UNwanted Movie

 Posted by on 7 July 2008 at 2:25 pm  Culture, Film, WTF
Jul 072008

We went to see the new Angelina Jolie flick, Wanted, the other night. Having watched the trailers, and noting that 75% or so of 150+ reviews were coming out positive, our expectation was of basically mindless summer action in a slick package.

We got all that: the production values were excellent, and the acting was just fine — most of all, the action sequences were extremely stylish and fantastically unrealistic, though a bit over the top on gore at times. All of this is what you would expect. It’s the “message” that is so horrid.


The movie started out pretty quirky and random, and I was fine with cutting it slack even while Tammy was alternately squirming with boredom and revulsion at gory stuff as we waited for things to unfold. Soon enough, we got to see the main protagonist — someone we are supposed like — struggle briefly with and then accept the idea of killing innocent people on nothing more than blind faith in a mysterious, unseen and unfathomable authority saying they must be killed now to prevent never-specified future harms. Yes, the movie presents the issue that clearly, and then basically endorses the cold-blooded murder of innocents on faith. Our jaws dropped.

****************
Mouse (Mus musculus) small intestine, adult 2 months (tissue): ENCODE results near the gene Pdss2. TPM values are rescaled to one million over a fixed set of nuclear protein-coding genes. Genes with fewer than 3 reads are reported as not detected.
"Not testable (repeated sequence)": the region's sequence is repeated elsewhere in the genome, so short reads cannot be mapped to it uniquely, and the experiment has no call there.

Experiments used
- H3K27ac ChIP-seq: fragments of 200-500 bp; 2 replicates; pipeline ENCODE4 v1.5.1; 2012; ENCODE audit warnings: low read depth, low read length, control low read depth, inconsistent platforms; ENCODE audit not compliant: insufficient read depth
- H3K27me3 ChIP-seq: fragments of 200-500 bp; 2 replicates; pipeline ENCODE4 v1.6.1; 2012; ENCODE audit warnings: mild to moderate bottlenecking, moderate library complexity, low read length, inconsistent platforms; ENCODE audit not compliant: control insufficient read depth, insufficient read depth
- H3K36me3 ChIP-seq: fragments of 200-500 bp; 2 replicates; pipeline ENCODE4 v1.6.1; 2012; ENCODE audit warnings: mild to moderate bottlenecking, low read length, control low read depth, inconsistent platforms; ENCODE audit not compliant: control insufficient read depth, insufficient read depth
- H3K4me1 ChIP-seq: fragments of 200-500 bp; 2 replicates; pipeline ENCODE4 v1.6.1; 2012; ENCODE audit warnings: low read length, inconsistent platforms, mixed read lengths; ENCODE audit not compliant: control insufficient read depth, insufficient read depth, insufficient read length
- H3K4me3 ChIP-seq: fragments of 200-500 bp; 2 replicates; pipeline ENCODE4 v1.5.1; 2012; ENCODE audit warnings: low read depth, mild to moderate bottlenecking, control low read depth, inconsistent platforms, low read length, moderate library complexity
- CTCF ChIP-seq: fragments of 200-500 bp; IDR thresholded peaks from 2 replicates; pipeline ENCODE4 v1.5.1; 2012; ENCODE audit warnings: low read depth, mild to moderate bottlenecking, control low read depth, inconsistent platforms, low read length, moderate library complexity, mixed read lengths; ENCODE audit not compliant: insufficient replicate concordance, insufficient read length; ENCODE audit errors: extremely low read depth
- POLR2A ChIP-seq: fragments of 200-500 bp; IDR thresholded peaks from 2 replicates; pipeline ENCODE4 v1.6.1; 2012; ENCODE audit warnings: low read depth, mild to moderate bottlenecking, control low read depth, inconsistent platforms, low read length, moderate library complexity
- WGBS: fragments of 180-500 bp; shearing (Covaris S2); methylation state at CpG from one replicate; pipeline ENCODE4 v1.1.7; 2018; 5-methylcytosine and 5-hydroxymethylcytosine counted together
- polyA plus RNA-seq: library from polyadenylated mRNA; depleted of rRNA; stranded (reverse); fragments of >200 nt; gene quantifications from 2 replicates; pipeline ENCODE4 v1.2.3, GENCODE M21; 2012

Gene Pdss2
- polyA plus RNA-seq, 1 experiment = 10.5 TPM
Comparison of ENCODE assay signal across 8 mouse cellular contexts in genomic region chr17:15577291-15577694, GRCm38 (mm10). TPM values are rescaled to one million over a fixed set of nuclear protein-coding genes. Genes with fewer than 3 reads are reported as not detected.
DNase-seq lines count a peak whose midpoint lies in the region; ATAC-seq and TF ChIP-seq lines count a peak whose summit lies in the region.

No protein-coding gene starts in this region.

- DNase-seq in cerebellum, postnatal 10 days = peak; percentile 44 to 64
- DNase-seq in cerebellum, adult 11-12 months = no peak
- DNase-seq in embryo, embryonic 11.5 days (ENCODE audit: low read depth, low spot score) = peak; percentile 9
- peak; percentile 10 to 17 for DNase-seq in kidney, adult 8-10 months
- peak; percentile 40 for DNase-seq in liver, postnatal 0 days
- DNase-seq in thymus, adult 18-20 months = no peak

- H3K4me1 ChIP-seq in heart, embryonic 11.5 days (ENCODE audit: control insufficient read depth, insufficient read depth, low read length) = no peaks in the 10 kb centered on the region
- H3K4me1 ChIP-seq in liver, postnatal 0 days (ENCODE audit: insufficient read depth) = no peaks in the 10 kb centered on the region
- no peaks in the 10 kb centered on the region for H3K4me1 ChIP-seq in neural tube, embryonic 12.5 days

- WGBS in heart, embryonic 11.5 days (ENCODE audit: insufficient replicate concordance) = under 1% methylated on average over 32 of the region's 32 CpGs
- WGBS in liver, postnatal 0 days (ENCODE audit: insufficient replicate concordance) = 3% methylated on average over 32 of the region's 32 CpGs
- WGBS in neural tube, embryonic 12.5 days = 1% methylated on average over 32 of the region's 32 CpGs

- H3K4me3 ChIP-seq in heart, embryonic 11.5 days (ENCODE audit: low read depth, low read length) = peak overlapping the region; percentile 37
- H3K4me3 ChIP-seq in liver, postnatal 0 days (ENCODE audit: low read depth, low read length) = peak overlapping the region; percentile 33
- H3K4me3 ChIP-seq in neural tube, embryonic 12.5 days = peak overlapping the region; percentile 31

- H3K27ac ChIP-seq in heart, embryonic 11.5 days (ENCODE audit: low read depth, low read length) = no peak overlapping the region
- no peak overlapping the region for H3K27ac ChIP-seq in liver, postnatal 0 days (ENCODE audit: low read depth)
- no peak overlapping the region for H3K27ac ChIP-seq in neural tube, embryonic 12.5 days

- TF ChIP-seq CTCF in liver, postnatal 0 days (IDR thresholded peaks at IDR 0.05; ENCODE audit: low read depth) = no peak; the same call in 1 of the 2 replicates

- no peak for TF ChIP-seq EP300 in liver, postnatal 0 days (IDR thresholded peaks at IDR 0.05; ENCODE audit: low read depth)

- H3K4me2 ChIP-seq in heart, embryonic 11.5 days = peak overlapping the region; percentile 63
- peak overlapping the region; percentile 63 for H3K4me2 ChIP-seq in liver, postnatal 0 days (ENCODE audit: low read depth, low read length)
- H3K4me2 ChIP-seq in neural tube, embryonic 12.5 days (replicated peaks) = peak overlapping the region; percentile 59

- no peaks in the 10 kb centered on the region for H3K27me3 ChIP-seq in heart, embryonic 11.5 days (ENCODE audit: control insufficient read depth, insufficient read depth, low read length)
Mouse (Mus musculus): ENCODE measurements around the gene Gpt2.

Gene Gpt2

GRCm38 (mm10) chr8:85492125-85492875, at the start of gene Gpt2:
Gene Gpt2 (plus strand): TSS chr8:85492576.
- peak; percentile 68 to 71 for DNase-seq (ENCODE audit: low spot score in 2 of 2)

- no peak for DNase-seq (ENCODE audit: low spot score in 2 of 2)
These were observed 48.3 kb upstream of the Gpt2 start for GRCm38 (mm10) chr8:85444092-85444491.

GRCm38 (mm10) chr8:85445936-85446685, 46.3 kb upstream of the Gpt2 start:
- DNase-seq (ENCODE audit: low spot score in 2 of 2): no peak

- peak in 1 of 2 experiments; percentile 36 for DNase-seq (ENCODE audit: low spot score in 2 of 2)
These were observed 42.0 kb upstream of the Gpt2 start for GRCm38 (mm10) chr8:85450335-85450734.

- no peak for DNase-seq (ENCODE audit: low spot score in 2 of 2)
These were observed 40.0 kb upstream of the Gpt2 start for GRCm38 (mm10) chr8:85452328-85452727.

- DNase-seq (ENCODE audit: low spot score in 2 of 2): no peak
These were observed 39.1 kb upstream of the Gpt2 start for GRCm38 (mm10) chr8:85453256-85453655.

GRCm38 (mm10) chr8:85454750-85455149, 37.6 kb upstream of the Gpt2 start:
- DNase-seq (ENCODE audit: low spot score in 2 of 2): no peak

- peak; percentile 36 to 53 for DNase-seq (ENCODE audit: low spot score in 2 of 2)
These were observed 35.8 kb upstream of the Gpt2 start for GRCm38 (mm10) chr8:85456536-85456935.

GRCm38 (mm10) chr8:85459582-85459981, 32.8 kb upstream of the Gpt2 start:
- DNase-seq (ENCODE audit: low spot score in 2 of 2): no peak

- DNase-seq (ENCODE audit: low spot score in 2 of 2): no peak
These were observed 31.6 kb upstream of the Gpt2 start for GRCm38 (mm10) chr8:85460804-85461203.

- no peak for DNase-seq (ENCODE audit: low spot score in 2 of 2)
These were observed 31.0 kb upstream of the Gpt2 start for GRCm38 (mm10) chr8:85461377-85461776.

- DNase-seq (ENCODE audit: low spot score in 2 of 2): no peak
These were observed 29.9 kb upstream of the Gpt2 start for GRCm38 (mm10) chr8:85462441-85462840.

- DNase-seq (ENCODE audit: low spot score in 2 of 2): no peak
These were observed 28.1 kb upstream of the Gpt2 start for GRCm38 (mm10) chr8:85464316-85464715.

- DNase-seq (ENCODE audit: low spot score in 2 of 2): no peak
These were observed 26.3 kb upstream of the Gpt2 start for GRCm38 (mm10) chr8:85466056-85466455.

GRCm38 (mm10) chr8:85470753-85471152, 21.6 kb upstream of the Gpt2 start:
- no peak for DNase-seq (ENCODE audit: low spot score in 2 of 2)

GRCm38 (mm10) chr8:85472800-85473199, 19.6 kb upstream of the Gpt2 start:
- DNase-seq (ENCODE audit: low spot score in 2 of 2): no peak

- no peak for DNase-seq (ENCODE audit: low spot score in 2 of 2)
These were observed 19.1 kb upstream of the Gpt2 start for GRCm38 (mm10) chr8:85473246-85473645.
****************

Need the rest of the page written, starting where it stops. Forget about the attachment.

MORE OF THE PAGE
Oh, but it gets worse. Even after the danger of such blind faith and obedience was demonstrated to be problematic in the course of the plot, a second important character who we are to sympathize with and enjoy the action of goes and deliberately acts on such faith in the face of that demonstration — and in a gigantically self-sacrificial manner! Our eyes boggled.

As if all that isn’t horrid enough to be whacked in the face with, the movie underscores it by closing with a direct challenge addressed to the audience, along the lines of “see how I took splendid control of my life — well, what have you done lately?”

We stood up and shuffled out, numb at the Columbine-level insanity of it’s message… and of so many people thinking it is just fine, if not great.

Suffusion theme by Sayontan Sinha